About a year and a half ago, bees began to pique my interest. The way they lived, their determination, caring for their queen bee and of course – the honey!
And so my journey began. I started to read and watch documentaries as much as I could about beekeeping for beginners, bee anatomy, organic beekeeping. I attended a few classes watching slides and networking with other seasoned beekeepers. I learned a lot!
After years of building up the courage, I attended a beekeeping class that would allow some hands on experience. I knew that attending would let me know if this new found interest was meant to be. Surely, it was! I felt at home near the hive and with the bees.
I still have a considerable amount to learn about keeping bees, but here are few helpful tips if you are considering this hobby.
Read, read, and read some more!
There is a lot to learn about the busy bee. From their life stages in the hive , their jobs (baby, nurse, worker) and their anatomy. Books such as Beekeeping for Dummies will also explain the different types of hives available. Depending on how you want to keep the bees (domestic or commercially), it is important to understand which type of hive is best for you prior to ordering your bees.
Bees can suffer from various diseases and bug infestation that can destroy a hive. Foul brood disease and varroa mites (to name a few) are serious conditions that a beekeeper must be aware of. Understanding both of these situations is a must!
Did you know that bees can thrive in the city and the country? Beekeeper Andrew Kotes set up his hive of 20,000 bees on top of the Waldorf Astoria hotel in New York City!
Bees can travel the length of 4 football fields to forage for pollen. That being said, your location is a small factor in deciding if you can or can’t keep bees. Others are doing it in very unique places.
Their are ways to be economical when keeping bees. You can catch your own swarm (I would personally wait until I had more experience), you can build your own hive, and you can create your own bee suit. In my opinion, being economical would be more ideal for the seasoned beekeeper.
If you are just starting out I recommend the following:
1) Buy your bees from a reputable, state certified bee farm. It will not guarantee that your bees will be mite free, but a good bee farmer should have less than 3% mites in the packages they give you. A popular trustworthy bee supplier to purchase from is Blue Sky Bee Supply. The two to five pound packages of bees come in the mail and are picked up at your local post office. The cost is about $130 containing around 9,000 bees and one doting queen.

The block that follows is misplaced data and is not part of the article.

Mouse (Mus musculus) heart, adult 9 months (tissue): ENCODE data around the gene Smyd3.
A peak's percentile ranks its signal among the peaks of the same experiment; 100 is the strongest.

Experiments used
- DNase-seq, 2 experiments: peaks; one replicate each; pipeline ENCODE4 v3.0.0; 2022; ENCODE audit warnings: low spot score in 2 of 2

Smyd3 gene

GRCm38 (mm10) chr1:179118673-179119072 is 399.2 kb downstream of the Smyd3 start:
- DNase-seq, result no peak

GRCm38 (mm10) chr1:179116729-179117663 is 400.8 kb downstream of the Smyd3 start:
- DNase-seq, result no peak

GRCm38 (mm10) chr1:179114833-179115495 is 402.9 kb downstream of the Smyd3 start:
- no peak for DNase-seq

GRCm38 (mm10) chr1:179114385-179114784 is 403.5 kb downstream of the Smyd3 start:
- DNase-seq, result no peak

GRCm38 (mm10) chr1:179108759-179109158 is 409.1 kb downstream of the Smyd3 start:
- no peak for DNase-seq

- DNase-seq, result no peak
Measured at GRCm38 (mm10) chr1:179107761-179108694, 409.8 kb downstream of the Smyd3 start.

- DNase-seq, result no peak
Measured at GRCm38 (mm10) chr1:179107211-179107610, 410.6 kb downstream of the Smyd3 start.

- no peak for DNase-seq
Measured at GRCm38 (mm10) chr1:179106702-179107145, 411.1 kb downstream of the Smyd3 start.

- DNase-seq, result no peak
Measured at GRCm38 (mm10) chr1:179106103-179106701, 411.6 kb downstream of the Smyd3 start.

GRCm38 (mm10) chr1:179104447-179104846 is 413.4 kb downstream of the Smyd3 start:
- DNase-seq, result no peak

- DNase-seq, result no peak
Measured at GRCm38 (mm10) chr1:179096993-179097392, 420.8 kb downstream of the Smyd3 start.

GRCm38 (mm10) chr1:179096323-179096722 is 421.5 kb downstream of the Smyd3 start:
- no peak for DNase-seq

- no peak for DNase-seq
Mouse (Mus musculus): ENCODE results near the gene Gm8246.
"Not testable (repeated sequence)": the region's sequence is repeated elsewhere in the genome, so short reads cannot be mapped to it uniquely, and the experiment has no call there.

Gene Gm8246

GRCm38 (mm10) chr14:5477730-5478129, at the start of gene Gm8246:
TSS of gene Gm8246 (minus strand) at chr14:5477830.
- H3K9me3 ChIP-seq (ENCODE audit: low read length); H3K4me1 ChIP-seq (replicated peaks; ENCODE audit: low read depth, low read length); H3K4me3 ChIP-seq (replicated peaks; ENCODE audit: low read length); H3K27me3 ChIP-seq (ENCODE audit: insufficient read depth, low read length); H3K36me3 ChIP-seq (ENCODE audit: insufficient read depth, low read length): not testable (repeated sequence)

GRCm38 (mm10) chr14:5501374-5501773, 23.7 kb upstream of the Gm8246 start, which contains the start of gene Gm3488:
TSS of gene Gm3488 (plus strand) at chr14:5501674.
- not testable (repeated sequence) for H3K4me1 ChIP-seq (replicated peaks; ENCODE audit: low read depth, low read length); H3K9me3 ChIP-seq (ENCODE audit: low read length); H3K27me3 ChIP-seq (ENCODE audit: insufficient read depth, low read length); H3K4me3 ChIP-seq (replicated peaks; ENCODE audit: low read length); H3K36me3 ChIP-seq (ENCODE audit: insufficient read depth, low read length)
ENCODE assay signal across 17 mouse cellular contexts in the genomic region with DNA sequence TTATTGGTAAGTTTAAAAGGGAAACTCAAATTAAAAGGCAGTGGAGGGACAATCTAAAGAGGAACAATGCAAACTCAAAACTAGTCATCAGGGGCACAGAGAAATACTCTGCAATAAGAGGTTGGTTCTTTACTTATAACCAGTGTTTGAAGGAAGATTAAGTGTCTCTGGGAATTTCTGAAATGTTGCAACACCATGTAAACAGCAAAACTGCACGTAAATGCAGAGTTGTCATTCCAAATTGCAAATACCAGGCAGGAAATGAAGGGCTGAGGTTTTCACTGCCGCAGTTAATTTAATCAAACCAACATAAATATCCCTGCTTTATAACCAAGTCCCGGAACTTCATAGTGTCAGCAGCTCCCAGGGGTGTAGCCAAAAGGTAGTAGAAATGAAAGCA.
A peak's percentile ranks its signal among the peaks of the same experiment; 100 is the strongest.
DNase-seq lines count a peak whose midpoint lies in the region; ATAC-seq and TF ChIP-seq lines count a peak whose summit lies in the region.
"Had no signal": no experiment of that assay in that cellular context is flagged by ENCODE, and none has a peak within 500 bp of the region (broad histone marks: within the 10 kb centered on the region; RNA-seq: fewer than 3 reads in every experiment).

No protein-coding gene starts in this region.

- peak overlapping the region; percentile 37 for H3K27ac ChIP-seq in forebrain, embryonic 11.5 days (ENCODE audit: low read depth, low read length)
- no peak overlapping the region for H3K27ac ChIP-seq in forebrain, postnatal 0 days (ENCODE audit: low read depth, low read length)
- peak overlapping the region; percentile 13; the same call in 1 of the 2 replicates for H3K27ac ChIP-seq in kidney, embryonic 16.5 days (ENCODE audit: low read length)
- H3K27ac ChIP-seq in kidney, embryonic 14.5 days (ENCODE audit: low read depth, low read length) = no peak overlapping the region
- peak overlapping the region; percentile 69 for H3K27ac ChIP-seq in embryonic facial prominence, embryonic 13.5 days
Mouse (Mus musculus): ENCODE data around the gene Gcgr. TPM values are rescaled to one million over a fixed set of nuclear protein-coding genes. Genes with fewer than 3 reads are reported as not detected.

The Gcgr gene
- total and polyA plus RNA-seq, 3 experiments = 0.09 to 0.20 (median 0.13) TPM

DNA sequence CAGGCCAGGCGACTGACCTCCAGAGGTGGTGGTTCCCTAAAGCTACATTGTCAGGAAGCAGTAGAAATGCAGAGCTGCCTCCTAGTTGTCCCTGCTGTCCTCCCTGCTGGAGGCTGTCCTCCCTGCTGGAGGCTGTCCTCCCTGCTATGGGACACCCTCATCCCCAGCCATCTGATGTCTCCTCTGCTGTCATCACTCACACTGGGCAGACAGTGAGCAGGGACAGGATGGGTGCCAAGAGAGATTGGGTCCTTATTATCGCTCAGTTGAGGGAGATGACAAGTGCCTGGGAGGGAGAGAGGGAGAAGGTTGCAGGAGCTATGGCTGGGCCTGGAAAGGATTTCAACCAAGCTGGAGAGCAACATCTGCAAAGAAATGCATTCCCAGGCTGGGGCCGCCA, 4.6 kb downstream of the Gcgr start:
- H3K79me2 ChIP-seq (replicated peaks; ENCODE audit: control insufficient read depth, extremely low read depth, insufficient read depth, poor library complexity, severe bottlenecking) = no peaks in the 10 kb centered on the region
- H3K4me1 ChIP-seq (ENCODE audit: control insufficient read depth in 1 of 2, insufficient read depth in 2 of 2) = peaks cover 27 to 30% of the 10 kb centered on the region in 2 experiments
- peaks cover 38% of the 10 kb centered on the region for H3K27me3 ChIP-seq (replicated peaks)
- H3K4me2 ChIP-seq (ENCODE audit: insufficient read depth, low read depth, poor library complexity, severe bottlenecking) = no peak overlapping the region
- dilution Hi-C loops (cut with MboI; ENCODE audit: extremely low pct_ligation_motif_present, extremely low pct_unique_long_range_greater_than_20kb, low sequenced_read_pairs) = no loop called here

2) The most common type of bee hive – The Langstroth Hive will cost you about $200 including the frames. A more economical approach could be the top bar hives. These hives are more common in tropical areas and their structure is horizontal versus the more common vertical hive. Finally, there are “nuc” or nucleus hives that you can purchase for $160. Nuc hives come with the bees and the queen already introduced to her hive and all stages of bee development inside. That situation could make things a lot easier for a beginner beekeeper.
3) A newbie will definitely want to consider purchasing a full suit and gloves when going out to the hive. Not only does it protect you from a potential sting, but your clothes could get super messy from the propolis resin and honey. Seasoned beekeepers warn of wearing gloves when inspecting the hives because of the potential to kill bees accidentally. Killing a bee releases a pheromone to the bees which can cause them to get defensive. Leather gloves can be bulky and harder during inspection, so eventually as you get more comfortable you can go glove-less or with thinner hand gloves. A bee suit and gloves will cost you up to $200
4) The last few supplies to get started are a smoker and a hive tool. A smoker is helpful in moving the bees around (calming) when inspecting the hive and the hive tool is needed to separate the propolis that can adhere to the sides of the frames. The smoker and hive tool should cost you around $40.
5) Bee food consists of white sugar in water which is treated as carbohydrates for the bees. This gives them the energy needed to work and forage honey. There are also bee protein patties that are typically given to the bees when you first put your hive together. This should cost you about $25 or less.
Join a club
In almost every state there is a Beekeeping Association that you can join for a minimal fee. Being part of a club allows you to learn from seasoned beekeepers and attend bee seminars and classes to help with educating yourself on keeping bees.
Beekeeping is definitely not for everyone, but can be a rewarding experience when you are doing it for the right reasons. Here are some additional facts to consider before deciding to keep bees that I learned at a recent beekeeping class:
Bees need about 50 pounds of honey during the winter to survive
Killing weeds and clover in your yards is not ideal for bees – they need it!
Living near corn and soybean fields in the country is not ideal for bees to consume
Check with your neighbors, zoning requirements, and state certifications prior to setting up your bees
After a few stings your body will set up a resistance to bee venom, but always have an action plan just in case of a bad reaction.
It is ideal to check your hive every 10 days to check for food and room
Drone (male) bees do not sting! They are their simply to mate with the queen
A queen mates ½ mile away from the hive and always returns
There are organic chemicals such as formic acid that can be used to kill mites
I wish you best of luck in your beekeeping future! Bees are important to our food supply and way of life. If you would like to help the bees by planting delicious wild flowers in your yard click here.